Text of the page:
The United States has used reparations—targeted initiatives intended to concretely repair a harm against a person or persons resulting from the collective action of others—as a means of acknowledging and atoning for its role in other atrocities, including the internment of Japanese Americans and the forced removal and destruction of six indigenous communities: the Ottawas of Michigan, the Chippewas of Wisconsin, the Seminoles of Florida, the Sioux of South Dakota, the Klamaths of Oregon, and the Alaska Natives.* However, the descendants of Africans enslaved on U.S. soil have been notably absent from this history of reparative actions. While the task of reparations seems daunting to many Americans considering the scale of injustice presented by slavery and its aftermath, we believe this is a conversation the country needs to have.

Given that white Americans gained the most from slavery and its compounded effects — a process referred to as unjust enrichment – is their widespread opposition to reparations rooted in maintaining this advantage?


1970: Richard Nixon signed into law House Resolution 471 restoring Blue Lake and surrounding area to the Taos Pueblo (New Mexico). The land had been taken by presidential order in 1906. (A History of the Indians in the United States by Angie Debo (Norman, OK: University of Oklahoma Press, 1984, p. 422); see also "Taos Pueblo celebrates 40th anniversary of Blue Lake's return" by Matthew van Buren, Santa Fe New Mexican, September 18, 2010.)

The payments from 1971-1988 are taken from the booklet Black Reparations Now! 40 Acres, $50 Dollars, and a Mule, + Interest by Dorothy Benton-Lewis; and borrowed from N’COBRA (National Coalition of Blacks for Reparations in America).

1971: Around $1 billion + 44 million acres of land: Alaska Native Claims Settlement Act.

1974: A $10 million out-of-court settlement was reached between the U.S. government and Tuskegee victims, black men who had been unwitting subjects of a study of untreated syphilis, and who did not receive available treatments. (“The Tuskegee Timeline”, CDC, updated March 2, 2020.)

1980: $81 million: Klamaths of Oregon. ("Spending Spree" by Dylan Darling, Herald and News (Klamath Falls, OR), June 21, 2005.)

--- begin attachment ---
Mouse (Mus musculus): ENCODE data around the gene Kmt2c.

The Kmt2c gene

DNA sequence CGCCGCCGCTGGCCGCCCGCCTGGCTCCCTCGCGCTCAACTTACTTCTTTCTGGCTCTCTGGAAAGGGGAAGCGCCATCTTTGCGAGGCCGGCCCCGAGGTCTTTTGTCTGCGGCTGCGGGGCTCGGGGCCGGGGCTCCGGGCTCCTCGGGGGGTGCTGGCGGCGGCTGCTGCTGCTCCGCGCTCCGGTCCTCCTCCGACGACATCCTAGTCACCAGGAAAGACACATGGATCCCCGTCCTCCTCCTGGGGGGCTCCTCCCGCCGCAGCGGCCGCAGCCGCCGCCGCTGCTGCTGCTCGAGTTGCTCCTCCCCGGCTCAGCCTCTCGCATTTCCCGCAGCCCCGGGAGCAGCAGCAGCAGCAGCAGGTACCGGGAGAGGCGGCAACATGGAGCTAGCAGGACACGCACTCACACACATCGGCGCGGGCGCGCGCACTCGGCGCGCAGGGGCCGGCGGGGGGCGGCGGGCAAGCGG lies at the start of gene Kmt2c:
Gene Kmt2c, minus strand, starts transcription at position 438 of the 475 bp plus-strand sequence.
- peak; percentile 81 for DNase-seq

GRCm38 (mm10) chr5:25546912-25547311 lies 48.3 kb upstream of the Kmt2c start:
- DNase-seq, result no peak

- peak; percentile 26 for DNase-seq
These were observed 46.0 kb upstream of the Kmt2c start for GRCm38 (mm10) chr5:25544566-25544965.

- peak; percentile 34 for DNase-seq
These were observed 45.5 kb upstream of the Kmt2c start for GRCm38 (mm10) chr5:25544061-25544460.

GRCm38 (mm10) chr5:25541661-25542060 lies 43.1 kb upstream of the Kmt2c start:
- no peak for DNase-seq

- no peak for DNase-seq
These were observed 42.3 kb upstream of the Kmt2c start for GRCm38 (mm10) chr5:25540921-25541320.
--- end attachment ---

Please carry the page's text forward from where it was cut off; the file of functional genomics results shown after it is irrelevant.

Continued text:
1980: $105 million: Sioux of South Dakota for seizure of their land. (United States v. Sioux Nation of Indians, 448 U.S. 371 (1980).)

1985: $12.3 million: Seminoles of Florida. (see Racial Justice in America: A Reference Handbook by David B. Mustard, 2002, ABC-CLIO, p. 81.)

1985: $31 million: Chippewas of Wisconsin. (see Racial Justice in America: A Reference Handbook by David B. Mustard, 2002, ABC-CLIO, p. 81.)

1986: $32 million per 1836 Treaty: Ottawas of Michigan. (see Racial Justice in America: A Reference Handbook by David B. Mustard, 2002, ABC-CLIO, p. 81.)

2016: The U.S. government reached a settlement of $492 million with 17 Native American tribes to resolve lawsuits alleging the federal government mismanaged tribal land, resources, and money. (“U.S. Government To Pay $492 Million To 17 American Indian Tribes” by Rebecca Hersher, NPR, September 27, 2016.)

2018: The Supreme Court, in a 4-4 deadlock, let stand a lower court's order to the state of Washington to make billions of dollars worth of repairs to roads, where the state had built culverts below road channels and structures in a way that prevented salmon from swimming through and reaching their spawning grounds, that had damaged the state’s salmon habitats and contributed to population loss. The case involved the Stevens Treaties, a series of agreements in 1854-55, in which tribes in Washington State gave up millions of acres of land in exchange for "the right to take fish." Implicit in the treaties, courts would later rule, was a guarantee that there would be enough fish for the tribes to harvest. Destroying the habitat reduces the population and thus violates these treaties. This decision directly affects the Swinomish Tribe. ("A Victory For A Tribe That’s Lost Its Salmon" by John Eligon, The New York Times, June 12, 2018.)


Were any of you alive when those tribes were forcibly removed or cheated?


Maybe start a Go Fund Me page? I'll kick in the first $20.00






DONALDTRUMP2020ELECTIONDOLLARFAKEMONEYBILL.jpg
 
It seems that the concept of reparations is a problem. Apparently that is based on a lack of knowledge about history. Most just reflexively while not really knowing the iinformation that makes the case for reparations. So it appears that an education as to why reparations should be paid needs to happen and included is the information that can and will be used as part of the case.

The opposition to reparations being paid for something that happened 200 years ago is invalid, you will see why in a few seconds.

How we repair it: White Americans’ attitudes toward reparations​

The United States is again at a crossroads of racial reckoning. The death of George Floyd and the 2020 summer of protests for racial justice added new urgency to ongoing discussions about the legacy of slavery and its contemporary implications for the lives of Black Americans. A key question at the root of this discussion is: how do we repair the harm – economic, physical, and psychological — caused to Black lives by slavery, Jim Crow, redlining, police brutality, and other manifestations of systemic racism?